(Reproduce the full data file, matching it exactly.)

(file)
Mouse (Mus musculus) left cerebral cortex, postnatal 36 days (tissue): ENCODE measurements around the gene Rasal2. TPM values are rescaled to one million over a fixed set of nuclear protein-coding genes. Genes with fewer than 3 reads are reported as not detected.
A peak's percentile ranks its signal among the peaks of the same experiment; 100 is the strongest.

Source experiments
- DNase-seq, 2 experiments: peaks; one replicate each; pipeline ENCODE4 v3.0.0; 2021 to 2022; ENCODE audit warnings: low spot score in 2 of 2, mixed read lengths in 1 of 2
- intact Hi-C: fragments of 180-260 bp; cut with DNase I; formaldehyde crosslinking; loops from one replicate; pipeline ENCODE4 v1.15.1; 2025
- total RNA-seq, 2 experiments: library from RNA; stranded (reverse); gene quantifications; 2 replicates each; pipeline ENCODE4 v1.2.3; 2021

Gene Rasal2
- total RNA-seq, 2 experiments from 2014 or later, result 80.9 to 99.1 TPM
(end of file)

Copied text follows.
Mouse (Mus musculus) left cerebral cortex, postnatal 36 days (tissue): ENCODE measurements around the gene Rasal2. TPM values are rescaled to one million over a fixed set of nuclear protein-coding genes. Genes with fewer than 3 reads are reported as not detected.
A peak's percentile ranks its signal among the peaks of the same experiment; 100 is the strongest.

Source experiments
- DNase-seq, 2 experiments: peaks; one replicate each; pipeline ENCODE4 v3.0.0; 2021 to 2022; ENCODE audit warnings: low spot score in 2 of 2, mixed read lengths in 1 of 2
- intact Hi-C: fragments of 180-260 bp; cut with DNase I; formaldehyde crosslinking; loops from one replicate; pipeline ENCODE4 v1.15.1; 2025
- total RNA-seq, 2 experiments: library from RNA; stranded (reverse); gene quantifications; 2 replicates each; pipeline ENCODE4 v1.2.3; 2021

Gene Rasal2
- total RNA-seq, 2 experiments from 2014 or later, result 80.9 to 99.1 TPM